Saved from cancer curse by screening

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A BREAST cancer survivor who has lost several family members to the disease has voiced her support for the mobile screening unit that helped saved her life.

The unit, which was based at Chorley hospital when Sue Francis was screened, has a new home for the next three months in Leyland.

This has been possible due to a partnership with South Ribble Borough Council providing land adjacent to Leyland Civic Centre, NHS Central Lancashire funding the service and Wrightington, Wigan and Leigh NHS Foundation Trust providing the service.

Sue, 52, of Whittle-le-Woods, was diagnosed with breast cancer after having a mammogram two years ago.

She said: “I lost my mum, two aunties, two great aunties and both my grandmas to breast cancer so I would have gone to the ends of the earth to have a mammogram. But being able to have it on my doorstep did make it so much easier.

“I regularly check my breasts but the cancer I had was really deep down so I didn’t notice it myself. I was just called for my first routine mammogram at the mobile unit by letter. Luckily the cancer was in an early stage and I had surgery and radiotherapy.

“But the consultant said that if it had been six months later then the cancer would have spread. I can honestly say that the mammogram saved my life and I will be eternally grateful that I went for that appointment.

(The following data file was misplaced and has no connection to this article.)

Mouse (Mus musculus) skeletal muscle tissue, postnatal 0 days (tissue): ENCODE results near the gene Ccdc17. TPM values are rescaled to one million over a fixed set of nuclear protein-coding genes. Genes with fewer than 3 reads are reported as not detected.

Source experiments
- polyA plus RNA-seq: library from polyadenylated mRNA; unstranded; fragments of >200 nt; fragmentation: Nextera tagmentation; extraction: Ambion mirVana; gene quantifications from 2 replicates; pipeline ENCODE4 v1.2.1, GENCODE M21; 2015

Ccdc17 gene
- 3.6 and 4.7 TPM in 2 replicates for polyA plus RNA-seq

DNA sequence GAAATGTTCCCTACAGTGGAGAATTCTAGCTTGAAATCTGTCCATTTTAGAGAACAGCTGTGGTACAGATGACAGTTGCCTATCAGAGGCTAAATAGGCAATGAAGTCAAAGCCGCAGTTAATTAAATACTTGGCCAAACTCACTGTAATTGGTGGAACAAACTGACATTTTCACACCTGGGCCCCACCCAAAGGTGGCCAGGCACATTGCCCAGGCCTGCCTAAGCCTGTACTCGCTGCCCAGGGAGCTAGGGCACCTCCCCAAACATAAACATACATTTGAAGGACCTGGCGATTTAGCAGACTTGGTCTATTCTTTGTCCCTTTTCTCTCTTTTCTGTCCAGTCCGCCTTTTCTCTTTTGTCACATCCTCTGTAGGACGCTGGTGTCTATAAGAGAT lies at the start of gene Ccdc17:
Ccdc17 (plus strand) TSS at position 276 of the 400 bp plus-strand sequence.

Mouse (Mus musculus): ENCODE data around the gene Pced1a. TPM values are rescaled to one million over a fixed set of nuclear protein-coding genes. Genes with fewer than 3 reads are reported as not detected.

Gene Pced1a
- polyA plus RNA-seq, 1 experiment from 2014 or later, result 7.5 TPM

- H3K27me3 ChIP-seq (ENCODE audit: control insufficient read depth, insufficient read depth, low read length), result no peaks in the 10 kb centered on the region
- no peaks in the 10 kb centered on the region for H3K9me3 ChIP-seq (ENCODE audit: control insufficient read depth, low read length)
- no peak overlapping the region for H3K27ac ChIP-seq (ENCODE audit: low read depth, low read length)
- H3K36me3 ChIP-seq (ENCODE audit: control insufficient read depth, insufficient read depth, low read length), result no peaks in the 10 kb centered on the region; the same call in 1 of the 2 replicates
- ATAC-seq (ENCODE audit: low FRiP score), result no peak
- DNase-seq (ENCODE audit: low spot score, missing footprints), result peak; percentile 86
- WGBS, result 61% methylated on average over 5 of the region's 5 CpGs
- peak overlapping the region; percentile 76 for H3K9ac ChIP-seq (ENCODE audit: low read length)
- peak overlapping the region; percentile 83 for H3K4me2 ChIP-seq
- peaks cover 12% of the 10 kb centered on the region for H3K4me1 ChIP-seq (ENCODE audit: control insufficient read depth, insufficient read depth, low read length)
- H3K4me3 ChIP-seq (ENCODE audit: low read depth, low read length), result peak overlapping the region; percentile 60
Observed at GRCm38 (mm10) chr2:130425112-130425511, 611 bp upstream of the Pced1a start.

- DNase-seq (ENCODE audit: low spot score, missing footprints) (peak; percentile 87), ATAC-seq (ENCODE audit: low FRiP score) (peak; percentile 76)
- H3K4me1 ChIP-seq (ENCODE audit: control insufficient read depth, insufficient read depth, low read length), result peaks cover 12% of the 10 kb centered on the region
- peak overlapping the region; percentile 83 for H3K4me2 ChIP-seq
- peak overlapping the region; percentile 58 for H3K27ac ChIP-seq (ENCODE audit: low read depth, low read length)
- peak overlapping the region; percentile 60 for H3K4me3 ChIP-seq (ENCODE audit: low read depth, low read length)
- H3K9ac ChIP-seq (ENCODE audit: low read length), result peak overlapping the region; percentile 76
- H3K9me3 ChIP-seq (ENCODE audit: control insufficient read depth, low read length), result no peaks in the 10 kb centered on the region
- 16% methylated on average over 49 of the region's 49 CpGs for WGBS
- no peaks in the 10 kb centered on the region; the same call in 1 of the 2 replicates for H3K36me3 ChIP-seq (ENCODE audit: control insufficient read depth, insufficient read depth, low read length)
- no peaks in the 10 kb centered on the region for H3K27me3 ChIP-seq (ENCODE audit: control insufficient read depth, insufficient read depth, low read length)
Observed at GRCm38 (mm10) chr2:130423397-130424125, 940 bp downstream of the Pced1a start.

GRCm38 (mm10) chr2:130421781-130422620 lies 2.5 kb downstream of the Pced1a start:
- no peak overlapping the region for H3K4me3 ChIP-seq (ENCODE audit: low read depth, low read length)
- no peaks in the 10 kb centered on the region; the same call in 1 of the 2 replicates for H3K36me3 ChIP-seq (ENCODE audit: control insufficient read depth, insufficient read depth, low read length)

“I know it seems crazy now, but on the day I found out I had cancer I got dressed up that evening and me and my husband, David, went out for dinner at our favourite restaurant,” says Sue Francis, 52, of Whittle-le-Woods.

“The breast care nurse at Chorley hospital advised us to enjoy ourselves and not discuss the diagnosis till the next day. It was the best piece of advice we could have had. I was in a complete state of shock and had a much clearer head the next day to think about it properly.”

In central Lancashire the number of women being diagnosed with breast cancer, dying from breast cancer and surviving five years after diagnosis are all poorer than the national average.

Between 2007 and 2009 there were 268 deaths from breast cancer in central Lancashire and 59 in South Ribble.

Despite this nearly a third of women eligible for screening did not take up the offer.

Women registered with some GPs in Leyland and Lostock Hall aged between 50 and 53 years of age will receive their first invitation to attend for a mammogram at the mobile unit.